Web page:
I can’t say I agree with the title of this post. Modern economics is being played as an intellectual game of hide and seek, but as it is successfully obscuring fraud on such a scale that it is wrecking peoples and the world we live in, it is very far from being without practical relevance. Much the same can be said of James’s perspective here. Money is not irrelevant, because people take it seriously. What needs to be done, Spender, is to broadcast far and wide the truth and the evidence for it that money is merely a credit note: mere information about credit worthiness (not necessarily true) and not stored value. People have been saying this before broadcasting became possible: I’m thiinking in particular of John Ruskin inventing paperbacks in order to publish what in 1864 the fraudsters tried to surpress. This from the Preface to ‘The Crown of Wild Olive’, 1866:

    “It matters little, ultimately, how much a labourer is paid for making anything; but it matters fearfully what the thing is he is compelled to make. … it has not been without displeased surprise that I have found myself totally unable, as yet, by any repetition, or illustration, to force this plain fact into my readers’ heads, – that the wealth of nations, as of men, consists in substance, not in cyphers”.

    But read Michael Hudson on how (before this) Ricardo had left the meat out of his rent and interest sandwich (“How economic theory came to ignore the role of debt”, real-world economics review, issue no. 57, 6 September 2011, pp. 8-11 [but read it all :- pp. 2-24]; http://www.paecon.net/PAEReview/issue57/Hudson57.pdf). Listen to Steve Keen on what happened within a few years of Ruskin: how the neoclassicals eliminated class inequalities by theorising only individuals, i,e, representative agents and commodities. (The IIPP conference, https://www.youtube.com/watch?v=sUEWLqY9DEQ, from 1 hr 23-25, but again, watch it all).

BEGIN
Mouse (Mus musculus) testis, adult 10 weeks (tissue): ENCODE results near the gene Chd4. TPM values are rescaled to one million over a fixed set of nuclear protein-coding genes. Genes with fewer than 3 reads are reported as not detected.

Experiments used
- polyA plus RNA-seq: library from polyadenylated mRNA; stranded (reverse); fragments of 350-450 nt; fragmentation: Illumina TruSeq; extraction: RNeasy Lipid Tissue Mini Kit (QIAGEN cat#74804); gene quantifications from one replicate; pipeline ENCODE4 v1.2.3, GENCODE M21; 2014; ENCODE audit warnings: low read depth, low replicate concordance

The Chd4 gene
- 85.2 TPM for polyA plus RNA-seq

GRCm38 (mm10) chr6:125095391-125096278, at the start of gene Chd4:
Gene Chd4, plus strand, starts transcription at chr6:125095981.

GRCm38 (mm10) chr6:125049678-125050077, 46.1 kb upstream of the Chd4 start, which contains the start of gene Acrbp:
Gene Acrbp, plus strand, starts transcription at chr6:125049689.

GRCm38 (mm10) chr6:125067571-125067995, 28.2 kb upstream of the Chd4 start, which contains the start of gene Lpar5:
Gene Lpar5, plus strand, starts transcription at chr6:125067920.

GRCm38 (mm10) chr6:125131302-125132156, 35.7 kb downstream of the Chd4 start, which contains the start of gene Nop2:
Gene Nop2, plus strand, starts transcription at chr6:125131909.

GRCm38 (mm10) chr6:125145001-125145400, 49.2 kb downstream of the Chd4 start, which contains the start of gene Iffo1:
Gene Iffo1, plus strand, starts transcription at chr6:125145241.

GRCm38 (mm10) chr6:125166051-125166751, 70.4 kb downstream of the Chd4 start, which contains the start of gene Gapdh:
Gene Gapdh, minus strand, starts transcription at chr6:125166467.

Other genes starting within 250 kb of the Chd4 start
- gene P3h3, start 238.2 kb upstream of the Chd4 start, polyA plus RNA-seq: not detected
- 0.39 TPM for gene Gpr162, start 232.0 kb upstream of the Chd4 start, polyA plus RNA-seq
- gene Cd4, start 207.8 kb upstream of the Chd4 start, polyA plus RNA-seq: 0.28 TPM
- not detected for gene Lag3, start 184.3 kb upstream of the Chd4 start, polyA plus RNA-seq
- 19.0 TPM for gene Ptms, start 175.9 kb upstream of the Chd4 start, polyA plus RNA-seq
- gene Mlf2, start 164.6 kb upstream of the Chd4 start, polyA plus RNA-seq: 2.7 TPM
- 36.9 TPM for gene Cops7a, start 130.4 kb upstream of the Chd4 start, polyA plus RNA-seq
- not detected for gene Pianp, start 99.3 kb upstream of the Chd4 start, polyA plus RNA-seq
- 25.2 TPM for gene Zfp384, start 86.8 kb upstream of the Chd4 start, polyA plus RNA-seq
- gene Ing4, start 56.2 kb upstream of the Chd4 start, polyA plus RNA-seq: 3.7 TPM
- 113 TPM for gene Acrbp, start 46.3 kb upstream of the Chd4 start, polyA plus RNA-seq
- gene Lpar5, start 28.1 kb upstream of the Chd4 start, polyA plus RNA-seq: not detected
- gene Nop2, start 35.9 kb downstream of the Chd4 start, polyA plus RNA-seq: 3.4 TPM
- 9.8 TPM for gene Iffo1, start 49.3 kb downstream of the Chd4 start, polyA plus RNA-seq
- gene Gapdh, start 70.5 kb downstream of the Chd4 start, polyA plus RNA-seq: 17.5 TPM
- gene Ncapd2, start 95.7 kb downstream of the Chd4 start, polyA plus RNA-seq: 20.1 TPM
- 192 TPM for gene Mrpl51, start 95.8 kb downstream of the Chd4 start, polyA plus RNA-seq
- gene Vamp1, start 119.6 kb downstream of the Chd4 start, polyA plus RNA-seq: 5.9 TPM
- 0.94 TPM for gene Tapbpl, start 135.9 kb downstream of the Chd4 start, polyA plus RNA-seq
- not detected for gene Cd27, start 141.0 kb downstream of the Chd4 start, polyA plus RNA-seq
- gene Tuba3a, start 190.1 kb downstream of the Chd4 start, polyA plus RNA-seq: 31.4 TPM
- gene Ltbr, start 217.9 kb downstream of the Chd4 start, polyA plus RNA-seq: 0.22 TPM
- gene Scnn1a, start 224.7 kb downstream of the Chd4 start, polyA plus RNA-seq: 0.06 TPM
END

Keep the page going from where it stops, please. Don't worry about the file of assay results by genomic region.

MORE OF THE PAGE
Having again looked through Frank’s paper, I was enthused by his dimensional theory and accounting for maintenance but I’m afraid he’s still mistaking cypers for substance (signs for meaning) at #4.1 on aggregation: http://www.paecon.net/PAEReview/issue81/Salter81.pdf.
    Above, Frank says “The major cause of economic irrelevance is equilibrium theory. The very concept introduces total nonsense. … The alternative methodology is transient analysis.” He’s so nearly right. Equilibrium is about balances of forces. Transcience is about motion, so it not only involves time but is directional.

    The alternative methodology is therefore steering, in which the balance of forces steering the real economy is set up by the steersman in the monetary economy using the equivalent of compass and sextant and look-ahead to keep correcting the rudder so that the ship stays on course, i.e. at equilibrium with our purposes in a dynamic sense. The crunch is that the economy cannot be aggregated into one big self-steering bullion carrier, for the reality is a fleet of vessels of different sizes all with their own world-changing cargoes and destinations. The only common to them is not even their having rudders but the methods of navigation or driving a car: knowing how to know where you are going and how to enlist the forces of nature to get there. The practical details depend on the vessel or vehicle you happen to have.

    Youngsters seem to want economics to be fun, so let’s hope that IIPP conference goes viral.

    • Rob Reno
      January 6, 2018 at 10:40 pm

      “Modern economics is … successfully obscuring fraud on such a scale that it is wrecking peoples and the world we live in, it is very far from being without practical relevance.”

      This true, and when economists refuse to take responsibility, refuse to be accountable to the laymen asking honest questions by ignoring them, refuse to face the evidence that their obsession with trying to create a useless social mathematics that obscures more than it reveals and actually harms us and our children, then don’t be surprised when the people rise up and tear down such a useless pseudo-scientific edifice. It is not enough to develop obscurant mathematical models divorced from reality. Our children’s very future depends on exposing this naked emperor.

      “Having again looked through Frank’s paper, I was enthused by his dimensional theory and accounting for maintenance but I’m afraid he’s still mistaking cypers for substance (signs for meaning) at #4.1 on aggregation.”